In addition, the Manchester Journal was critical of another part of the policy. The policy commits the Vermont State Police to issuing a news release within 24 hours of a death investigation but only if it “doesn’t impede or cause harm to the integrity of an investigation.” The Manchester Journal wrote: “And who gets to decide what causes harm to the integrity of an investigation? The Vermont State Police. If someone dies in a manner that warrants police investigation, it’s the public’s right to know whether police suspect a crime has been committed — and whether they should be concerned about their safety.”
So, the Poultney deaths would not necessarily have to be reported to the public under this policy if public safety leadership deemed that disclosure would cause harm or impede an investigation.
Anderson, a lawyer himself, criticized the editorial in the Manchester Journal with such aggressiveness that it’s reminiscent of how President Donald Trump and others in Washington would respond. In the opinion of some, he came just short of calling the editorial “fake news.”
Anderson complained that the editorial wasn’t accurate that, “the Vermont State Police is fully committed to transparency.” He cites statistics on the number of press releases to prove his transparency point.
But citing the number of press releases as a reasonable measure of transparency is equivalent to Trump citing the number of tweets as his measure of openness with the American people. It’s the substance of those releases that matters. Anderson’s argument is further illustration of the department’s lack of self-awareness on this issue.
He further defended the policy by stating it attempts to strike a balance between the public’s right to know, the privacy of crime victims, and the offender’s constitutional rights to a fair trial. But other departments have struck that balance while providing necessary information to the public.
One can go to most local police departments in Vermont and examine their publicly available “law incident summary reports” — or their logs, as most call them — and find out more information than what’s allowed to be released under the new Vermont State Police public information policy.
In Burlington, the Police Department has a public information policy that allows officers to release “the time, date, location, type of crime, and status of the investigation.” According to its new policy, the Vermont State Police will not allow for the release of the same information.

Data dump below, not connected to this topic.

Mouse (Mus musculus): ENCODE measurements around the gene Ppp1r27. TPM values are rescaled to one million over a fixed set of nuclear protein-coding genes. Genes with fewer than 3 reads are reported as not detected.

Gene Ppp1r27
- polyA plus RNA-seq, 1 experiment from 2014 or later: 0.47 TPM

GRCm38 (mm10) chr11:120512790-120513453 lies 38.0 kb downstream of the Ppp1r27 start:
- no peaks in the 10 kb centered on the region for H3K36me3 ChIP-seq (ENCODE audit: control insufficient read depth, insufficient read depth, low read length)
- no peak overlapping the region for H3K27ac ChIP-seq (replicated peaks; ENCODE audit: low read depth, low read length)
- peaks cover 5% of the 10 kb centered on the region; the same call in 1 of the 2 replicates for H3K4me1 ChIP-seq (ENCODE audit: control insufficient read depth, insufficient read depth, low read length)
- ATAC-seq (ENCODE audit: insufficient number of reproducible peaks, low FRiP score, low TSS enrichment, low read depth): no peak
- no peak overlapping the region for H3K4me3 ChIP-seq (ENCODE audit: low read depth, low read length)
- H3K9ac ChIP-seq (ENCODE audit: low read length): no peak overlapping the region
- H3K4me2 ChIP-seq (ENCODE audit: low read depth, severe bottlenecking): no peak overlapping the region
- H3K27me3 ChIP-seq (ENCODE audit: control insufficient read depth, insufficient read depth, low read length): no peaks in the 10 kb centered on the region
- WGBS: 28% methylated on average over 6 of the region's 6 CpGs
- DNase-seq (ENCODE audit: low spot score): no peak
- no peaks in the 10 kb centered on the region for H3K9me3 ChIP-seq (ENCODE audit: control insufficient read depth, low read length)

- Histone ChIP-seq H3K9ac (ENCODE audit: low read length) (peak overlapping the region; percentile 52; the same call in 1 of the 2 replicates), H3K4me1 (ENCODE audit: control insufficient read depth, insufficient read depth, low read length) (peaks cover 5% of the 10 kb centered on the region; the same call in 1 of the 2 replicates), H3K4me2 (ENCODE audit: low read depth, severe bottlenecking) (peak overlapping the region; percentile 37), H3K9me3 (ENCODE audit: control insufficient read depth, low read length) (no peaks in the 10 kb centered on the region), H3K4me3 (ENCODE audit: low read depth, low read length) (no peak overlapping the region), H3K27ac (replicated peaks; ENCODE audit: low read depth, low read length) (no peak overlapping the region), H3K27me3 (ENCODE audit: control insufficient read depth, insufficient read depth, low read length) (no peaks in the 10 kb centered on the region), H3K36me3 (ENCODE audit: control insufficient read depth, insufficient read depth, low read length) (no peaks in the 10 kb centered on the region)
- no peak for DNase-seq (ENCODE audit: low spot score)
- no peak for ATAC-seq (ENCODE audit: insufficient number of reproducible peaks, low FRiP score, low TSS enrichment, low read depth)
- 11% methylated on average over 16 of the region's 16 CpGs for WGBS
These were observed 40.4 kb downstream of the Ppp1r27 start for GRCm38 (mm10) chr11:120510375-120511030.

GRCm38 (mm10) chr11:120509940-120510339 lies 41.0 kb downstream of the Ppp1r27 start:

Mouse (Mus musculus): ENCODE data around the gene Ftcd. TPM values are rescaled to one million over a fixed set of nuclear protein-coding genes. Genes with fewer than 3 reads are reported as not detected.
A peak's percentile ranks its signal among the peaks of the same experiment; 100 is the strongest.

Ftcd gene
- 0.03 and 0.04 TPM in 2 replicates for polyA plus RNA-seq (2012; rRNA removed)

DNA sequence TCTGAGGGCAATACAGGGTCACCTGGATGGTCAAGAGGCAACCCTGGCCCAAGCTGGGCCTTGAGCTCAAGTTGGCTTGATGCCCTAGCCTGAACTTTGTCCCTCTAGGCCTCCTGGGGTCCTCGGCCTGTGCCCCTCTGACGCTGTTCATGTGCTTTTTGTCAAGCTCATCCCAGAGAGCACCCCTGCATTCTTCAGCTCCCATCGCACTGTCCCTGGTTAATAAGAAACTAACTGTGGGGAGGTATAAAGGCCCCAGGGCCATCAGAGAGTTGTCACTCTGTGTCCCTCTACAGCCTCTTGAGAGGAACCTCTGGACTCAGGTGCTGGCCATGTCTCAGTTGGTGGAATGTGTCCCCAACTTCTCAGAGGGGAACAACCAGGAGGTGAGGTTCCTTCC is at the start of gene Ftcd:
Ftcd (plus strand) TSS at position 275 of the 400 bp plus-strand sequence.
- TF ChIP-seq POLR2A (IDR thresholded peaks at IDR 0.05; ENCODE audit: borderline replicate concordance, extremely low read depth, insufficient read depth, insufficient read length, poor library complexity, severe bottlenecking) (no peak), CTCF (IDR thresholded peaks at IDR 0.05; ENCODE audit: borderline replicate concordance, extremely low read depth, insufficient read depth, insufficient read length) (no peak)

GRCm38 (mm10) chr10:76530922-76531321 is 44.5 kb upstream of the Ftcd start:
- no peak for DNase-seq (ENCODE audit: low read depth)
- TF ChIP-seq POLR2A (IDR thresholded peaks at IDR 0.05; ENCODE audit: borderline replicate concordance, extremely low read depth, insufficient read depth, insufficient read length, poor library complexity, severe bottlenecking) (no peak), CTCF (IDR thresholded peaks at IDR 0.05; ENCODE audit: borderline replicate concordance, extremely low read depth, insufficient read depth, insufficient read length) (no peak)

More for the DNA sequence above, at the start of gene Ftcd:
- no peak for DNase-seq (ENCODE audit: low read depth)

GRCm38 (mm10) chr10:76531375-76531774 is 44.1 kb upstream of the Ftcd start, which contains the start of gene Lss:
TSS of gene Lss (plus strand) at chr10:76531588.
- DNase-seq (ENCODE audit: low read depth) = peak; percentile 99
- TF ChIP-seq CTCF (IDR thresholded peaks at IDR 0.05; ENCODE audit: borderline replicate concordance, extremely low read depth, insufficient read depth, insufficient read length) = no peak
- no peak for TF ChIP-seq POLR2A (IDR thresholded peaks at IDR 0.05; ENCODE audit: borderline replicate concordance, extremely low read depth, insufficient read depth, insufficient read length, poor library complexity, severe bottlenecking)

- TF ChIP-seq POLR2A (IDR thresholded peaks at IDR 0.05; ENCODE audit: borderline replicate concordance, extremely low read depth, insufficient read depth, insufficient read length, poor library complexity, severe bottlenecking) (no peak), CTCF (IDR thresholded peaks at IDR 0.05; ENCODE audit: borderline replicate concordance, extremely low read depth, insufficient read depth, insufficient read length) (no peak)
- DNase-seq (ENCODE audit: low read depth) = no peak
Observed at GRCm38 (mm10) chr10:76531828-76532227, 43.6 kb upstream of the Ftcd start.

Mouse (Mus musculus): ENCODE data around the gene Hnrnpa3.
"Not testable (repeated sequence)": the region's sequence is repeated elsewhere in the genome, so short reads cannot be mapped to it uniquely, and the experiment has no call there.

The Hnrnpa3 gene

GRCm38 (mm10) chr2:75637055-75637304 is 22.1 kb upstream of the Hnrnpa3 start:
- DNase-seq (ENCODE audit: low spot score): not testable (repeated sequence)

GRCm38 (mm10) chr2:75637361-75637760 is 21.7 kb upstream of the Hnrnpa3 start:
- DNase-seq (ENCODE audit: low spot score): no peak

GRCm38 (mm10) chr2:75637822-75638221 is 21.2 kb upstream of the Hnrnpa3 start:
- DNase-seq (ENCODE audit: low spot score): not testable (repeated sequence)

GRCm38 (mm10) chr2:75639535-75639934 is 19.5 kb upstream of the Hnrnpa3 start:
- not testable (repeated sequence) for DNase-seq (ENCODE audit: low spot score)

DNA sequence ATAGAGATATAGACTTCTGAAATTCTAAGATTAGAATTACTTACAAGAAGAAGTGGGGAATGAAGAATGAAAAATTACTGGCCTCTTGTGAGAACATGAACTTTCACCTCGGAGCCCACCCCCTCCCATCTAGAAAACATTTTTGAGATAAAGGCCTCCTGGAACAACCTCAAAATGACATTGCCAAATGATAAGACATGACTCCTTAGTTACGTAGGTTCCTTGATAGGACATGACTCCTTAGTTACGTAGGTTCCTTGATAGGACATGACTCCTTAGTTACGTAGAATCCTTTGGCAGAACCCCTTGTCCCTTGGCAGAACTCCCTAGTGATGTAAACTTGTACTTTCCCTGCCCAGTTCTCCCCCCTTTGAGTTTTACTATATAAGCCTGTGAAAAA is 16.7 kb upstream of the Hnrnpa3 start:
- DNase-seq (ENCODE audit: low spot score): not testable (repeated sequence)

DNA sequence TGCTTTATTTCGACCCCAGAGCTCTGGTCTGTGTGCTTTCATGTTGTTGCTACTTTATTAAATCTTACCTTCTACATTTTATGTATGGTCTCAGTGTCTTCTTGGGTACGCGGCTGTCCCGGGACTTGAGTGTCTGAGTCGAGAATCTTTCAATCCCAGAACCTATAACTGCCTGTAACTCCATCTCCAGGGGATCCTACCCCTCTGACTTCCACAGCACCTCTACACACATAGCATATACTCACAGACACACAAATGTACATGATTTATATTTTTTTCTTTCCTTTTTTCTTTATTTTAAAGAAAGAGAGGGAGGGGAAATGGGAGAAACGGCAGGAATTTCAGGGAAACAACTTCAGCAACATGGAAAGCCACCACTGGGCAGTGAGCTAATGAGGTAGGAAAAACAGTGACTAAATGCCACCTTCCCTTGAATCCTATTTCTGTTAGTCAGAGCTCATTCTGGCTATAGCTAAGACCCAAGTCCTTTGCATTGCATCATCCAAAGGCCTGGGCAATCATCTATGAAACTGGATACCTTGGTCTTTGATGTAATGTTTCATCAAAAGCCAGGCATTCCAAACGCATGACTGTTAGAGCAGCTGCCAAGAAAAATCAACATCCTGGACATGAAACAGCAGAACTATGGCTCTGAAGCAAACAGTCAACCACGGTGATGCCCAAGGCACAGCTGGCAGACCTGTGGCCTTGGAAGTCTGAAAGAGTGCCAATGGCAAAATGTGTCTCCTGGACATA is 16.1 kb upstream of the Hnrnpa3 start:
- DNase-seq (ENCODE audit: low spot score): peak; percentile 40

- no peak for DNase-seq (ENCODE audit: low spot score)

And a review of information made available to the public by the New York City Police Department provides more crime and crime victim information than allowed by Vermont’s new policy.
So are these other departments less committed to the objectives of the commissioner? Of course not. In fact, these departments may have achieved a better balance — especially as it relates to public protection — than the new Vermont State Police policy.
Anderson contends that this policy was developed in conjunction with the media. The wording of his contention is carefully phrased, because the media may have been invited to meetings, may have made suggestions at those meetings, but there was no sign-off on the new policy by either the Vermont Press Association and others because they had similar concerns to those that were pointed out in the Manchester Journal. The VPA president, Adam Silverman, confirmed his organization has not signed off on the new policy. And, according to sources, the VPA has vehemently objected to the new policy in meetings with state officials.
And then there’s the old political tactic of playing the victim — a tactic that Anderson tries to employ during his condemnation of the Manchester Journal editorial. The commissioner writes: “To suggest they — or I — are not concerned about the public’s safety or would deliberately withhold information that could negatively impact the safety of the public is simply false.”
It’s a clever tactic, and it’s subterfuge, because no one is accusing the commissioner of saying what he is accusing others of saying. Instead, what critics of the new policy are asking is to let the public decide what is newsworthy, not public safety.
From a political perspective you have to sit back and admire the chutzpah of the leaders in the Department of Public Safety. In some ways it’s a brilliant strategy, because if the media were upset by the inadequacies in the old policy, then the department has just created a new policy that’s even worse. The hope, perhaps, is that the media will now clamor for the old inadequate policy to be put back in place. Many Washington politicians would probably admire the Machiavellian aspect of this maneuver.
The state of Vermont has a public disclosure problem, not only in public safety but also elsewhere in state government. We have fallen woefully short, especially when compared to other states, in the area of government transparency.
The Department of Public Safety’s new public information policy is just another reminder of our deficiencies.